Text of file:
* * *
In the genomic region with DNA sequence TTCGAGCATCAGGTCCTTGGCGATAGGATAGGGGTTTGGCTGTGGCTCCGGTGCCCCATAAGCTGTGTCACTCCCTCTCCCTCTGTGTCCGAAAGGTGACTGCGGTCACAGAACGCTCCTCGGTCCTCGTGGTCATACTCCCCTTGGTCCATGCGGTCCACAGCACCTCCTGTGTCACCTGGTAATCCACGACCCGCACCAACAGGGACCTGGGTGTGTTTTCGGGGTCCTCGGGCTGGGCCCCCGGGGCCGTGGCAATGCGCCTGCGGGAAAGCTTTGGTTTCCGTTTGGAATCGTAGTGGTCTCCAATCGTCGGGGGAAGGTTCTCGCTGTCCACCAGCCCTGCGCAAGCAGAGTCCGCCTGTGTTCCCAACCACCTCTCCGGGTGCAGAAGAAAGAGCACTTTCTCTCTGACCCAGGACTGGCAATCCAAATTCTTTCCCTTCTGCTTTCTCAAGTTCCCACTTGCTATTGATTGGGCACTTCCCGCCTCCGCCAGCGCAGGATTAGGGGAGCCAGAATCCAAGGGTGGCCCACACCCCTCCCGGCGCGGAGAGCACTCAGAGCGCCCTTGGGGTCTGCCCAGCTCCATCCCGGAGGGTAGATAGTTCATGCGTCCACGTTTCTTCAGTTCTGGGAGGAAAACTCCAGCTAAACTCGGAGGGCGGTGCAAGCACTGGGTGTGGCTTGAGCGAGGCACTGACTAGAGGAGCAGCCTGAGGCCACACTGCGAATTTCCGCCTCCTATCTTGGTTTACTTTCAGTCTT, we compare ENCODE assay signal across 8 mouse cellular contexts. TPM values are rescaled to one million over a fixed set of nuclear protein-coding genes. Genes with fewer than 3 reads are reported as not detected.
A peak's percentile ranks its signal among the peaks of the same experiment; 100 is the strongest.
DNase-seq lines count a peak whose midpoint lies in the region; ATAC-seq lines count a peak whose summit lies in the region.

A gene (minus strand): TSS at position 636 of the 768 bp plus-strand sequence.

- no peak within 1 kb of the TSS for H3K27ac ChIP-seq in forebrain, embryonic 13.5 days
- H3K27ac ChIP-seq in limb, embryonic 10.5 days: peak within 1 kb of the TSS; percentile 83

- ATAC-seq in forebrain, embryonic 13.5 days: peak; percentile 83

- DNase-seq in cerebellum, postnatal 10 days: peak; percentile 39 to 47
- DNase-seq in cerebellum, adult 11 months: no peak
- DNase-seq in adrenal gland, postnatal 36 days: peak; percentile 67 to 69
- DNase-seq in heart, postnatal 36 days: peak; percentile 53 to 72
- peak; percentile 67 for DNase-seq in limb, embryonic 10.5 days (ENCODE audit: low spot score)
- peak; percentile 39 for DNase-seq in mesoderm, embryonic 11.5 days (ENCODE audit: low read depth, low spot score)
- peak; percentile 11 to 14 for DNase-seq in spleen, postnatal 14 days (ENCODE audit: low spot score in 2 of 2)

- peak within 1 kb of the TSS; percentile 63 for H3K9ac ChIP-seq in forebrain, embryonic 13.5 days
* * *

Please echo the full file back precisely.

In the genomic region with DNA sequence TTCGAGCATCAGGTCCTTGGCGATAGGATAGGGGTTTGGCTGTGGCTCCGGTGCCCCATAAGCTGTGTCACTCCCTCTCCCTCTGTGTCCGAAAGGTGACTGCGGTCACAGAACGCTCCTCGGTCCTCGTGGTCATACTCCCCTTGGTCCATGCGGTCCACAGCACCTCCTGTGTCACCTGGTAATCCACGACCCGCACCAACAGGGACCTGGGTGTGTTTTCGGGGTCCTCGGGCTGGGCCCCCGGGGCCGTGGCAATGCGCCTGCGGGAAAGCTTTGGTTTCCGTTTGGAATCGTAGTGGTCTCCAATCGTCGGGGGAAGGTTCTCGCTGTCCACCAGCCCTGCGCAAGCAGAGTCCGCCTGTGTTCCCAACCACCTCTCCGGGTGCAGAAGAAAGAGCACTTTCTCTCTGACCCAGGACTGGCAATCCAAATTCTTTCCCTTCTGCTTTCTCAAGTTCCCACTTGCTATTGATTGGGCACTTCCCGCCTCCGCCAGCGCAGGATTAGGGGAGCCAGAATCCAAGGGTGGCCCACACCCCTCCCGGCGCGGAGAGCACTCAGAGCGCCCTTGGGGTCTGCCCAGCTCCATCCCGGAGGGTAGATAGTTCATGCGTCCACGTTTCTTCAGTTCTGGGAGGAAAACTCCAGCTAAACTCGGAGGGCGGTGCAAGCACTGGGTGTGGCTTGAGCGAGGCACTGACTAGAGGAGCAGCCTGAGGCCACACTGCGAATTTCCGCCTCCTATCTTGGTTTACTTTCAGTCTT, we compare ENCODE assay signal across 8 mouse cellular contexts. TPM values are rescaled to one million over a fixed set of nuclear protein-coding genes. Genes with fewer than 3 reads are reported as not detected.
A peak's percentile ranks its signal among the peaks of the same experiment; 100 is the strongest.
DNase-seq lines count a peak whose midpoint lies in the region; ATAC-seq lines count a peak whose summit lies in the region.

A gene (minus strand): TSS at position 636 of the 768 bp plus-strand sequence.

- no peak within 1 kb of the TSS for H3K27ac ChIP-seq in forebrain, embryonic 13.5 days
- H3K27ac ChIP-seq in limb, embryonic 10.5 days: peak within 1 kb of the TSS; percentile 83

- ATAC-seq in forebrain, embryonic 13.5 days: peak; percentile 83

- DNase-seq in cerebellum, postnatal 10 days: peak; percentile 39 to 47
- DNase-seq in cerebellum, adult 11 months: no peak
- DNase-seq in adrenal gland, postnatal 36 days: peak; percentile 67 to 69
- DNase-seq in heart, postnatal 36 days: peak; percentile 53 to 72
- peak; percentile 67 for DNase-seq in limb, embryonic 10.5 days (ENCODE audit: low spot score)
- peak; percentile 39 for DNase-seq in mesoderm, embryonic 11.5 days (ENCODE audit: low read depth, low spot score)
- peak; percentile 11 to 14 for DNase-seq in spleen, postnatal 14 days (ENCODE audit: low spot score in 2 of 2)

- peak within 1 kb of the TSS; percentile 63 for H3K9ac ChIP-seq in forebrain, embryonic 13.5 days